Cafayate: Wine Country in Argentina

After trotting along a gravel road and cantering through sand dunes, the horses started to climb. Maneuvering across small streams, they moved from the flat valley up towards the snow-capped Andes Mountains. This morning horseback ride was my introduction to Cafayate, high-altitude wine country in the northwest corner of Argentina where vineyards range from 5,400 to 10,000 feet above sea level. There are few better ways to understand this unique terroir than to experience the elements of Mother Nature on horseback.

I wrote about my trip to this on-the-rise wine destination for Departures in a story called: A Wine Lover’s Guide to Cafayate, Argentina. Travelers that have grown weary of wineries with large parking lots and big tour buses will find a refreshing alternative in Cafayate, where many wineries have been owned by the same family for generations. The experience is more intimate, slower — scheduling one winery visit per day is about the right pace (a late morning tour and tasting followed by a leisurely lunch and afternoon nap is just about the perfect day in Cafayate).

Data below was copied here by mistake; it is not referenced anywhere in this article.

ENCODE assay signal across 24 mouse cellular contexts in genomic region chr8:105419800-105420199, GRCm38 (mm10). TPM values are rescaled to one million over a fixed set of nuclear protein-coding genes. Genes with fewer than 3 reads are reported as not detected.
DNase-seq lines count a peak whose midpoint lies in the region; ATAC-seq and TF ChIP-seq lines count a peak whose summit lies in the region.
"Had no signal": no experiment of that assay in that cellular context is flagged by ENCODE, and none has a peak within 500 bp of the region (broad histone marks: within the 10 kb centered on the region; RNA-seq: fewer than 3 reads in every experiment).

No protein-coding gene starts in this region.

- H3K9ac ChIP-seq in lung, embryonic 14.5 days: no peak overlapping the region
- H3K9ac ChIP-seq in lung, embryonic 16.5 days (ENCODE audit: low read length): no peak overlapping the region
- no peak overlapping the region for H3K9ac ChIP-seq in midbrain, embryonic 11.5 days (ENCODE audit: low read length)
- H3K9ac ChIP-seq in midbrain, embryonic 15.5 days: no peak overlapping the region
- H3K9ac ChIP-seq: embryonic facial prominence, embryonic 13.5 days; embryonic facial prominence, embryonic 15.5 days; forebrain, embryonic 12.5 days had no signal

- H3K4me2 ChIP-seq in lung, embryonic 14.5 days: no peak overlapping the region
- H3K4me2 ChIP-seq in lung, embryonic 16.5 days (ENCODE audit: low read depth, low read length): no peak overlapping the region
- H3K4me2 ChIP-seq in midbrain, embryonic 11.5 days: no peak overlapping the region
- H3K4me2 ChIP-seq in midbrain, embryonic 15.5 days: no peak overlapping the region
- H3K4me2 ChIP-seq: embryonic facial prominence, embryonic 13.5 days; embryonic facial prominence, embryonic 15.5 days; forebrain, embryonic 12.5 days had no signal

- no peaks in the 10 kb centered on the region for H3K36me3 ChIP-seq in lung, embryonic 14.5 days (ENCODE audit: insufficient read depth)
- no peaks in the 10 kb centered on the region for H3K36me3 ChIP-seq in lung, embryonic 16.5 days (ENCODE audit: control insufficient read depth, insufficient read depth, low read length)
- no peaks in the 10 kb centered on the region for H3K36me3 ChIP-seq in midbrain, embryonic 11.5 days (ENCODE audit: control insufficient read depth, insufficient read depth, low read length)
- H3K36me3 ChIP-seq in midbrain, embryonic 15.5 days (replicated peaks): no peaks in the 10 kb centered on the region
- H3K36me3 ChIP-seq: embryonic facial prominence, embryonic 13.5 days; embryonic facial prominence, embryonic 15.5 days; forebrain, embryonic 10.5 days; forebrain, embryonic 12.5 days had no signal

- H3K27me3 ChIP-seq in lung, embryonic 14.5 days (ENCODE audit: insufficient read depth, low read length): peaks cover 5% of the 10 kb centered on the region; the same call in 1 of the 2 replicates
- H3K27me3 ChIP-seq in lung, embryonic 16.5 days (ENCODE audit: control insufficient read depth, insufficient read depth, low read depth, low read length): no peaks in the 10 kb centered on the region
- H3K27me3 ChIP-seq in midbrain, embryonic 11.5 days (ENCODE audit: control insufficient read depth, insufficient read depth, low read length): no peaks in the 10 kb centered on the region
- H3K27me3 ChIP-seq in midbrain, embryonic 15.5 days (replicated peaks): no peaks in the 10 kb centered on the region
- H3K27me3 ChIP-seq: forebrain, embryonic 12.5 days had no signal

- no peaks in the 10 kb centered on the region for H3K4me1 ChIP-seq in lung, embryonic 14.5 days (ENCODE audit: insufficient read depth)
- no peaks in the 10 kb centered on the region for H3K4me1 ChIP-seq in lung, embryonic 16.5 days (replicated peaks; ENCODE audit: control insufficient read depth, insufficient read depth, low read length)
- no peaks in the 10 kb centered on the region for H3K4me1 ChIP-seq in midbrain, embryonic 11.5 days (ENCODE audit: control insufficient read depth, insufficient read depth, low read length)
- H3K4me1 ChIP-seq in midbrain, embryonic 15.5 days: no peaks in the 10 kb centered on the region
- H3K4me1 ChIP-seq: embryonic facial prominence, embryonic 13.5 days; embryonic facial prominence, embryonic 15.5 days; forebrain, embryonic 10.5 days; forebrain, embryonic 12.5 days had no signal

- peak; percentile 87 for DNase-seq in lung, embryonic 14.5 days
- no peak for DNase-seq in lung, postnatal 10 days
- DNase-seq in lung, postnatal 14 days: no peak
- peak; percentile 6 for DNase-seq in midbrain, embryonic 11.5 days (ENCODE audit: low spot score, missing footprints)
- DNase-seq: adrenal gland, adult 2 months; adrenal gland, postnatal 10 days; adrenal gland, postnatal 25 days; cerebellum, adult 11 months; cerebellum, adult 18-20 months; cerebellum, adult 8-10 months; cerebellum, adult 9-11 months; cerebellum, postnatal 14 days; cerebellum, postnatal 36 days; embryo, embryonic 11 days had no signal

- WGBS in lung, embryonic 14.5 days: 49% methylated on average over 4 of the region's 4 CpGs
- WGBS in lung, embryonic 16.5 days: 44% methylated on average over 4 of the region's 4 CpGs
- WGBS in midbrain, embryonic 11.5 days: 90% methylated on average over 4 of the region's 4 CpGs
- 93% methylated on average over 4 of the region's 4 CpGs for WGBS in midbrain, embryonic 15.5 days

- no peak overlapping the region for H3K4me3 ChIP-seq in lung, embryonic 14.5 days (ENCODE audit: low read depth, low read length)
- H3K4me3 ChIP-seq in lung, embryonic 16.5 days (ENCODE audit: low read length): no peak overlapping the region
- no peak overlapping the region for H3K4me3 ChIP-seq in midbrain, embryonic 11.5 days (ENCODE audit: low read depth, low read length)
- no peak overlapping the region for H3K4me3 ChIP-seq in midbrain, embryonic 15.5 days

One experience not to miss is at Bodega El Porvenir, a winery right in the heart of Cafayate. They have several experiences available, but one that stands out is their blending session. Walking into the bodega, the counter was lined with open bottles of wine with hand-written labels: Malbec, Tannat, Cabernet Sauvignon, Petit Verdot. We had the chance to taste each varietal independently, noting what we liked about it and what we thought it was missing. Then it came time to make our own blends. First, we watched our guide make her own blend, and describe what each grape brought to a blend that created her perfect wine.

Then, we were handed measuring instruments and fresh glasses for experimentation. Once we settled on our own individual blend, our guide created a bottle according to our “recipe”. The bottle is yours to take and open over lunch or dinner.

While Cafayate offers plenty to do, the journey to get there is particularly special. Here’s the opening paragraph to my Departures story:

“The road to Cafayate has one lane in each direction, with a dusty shoulder for pulling over when the mountain landscape demands a stop. Whimsical red rock formations, frequently compared to the Grand Canyon, line the winding road that leads from the airport in the provincial capital city of Salta to the town of Cafayate and its surrounding wine country. It’s more than a three-hour drive through the northwest corner of Argentina on this narrow road snaking past towers of striated rock sculpted by wind, water, and time.”

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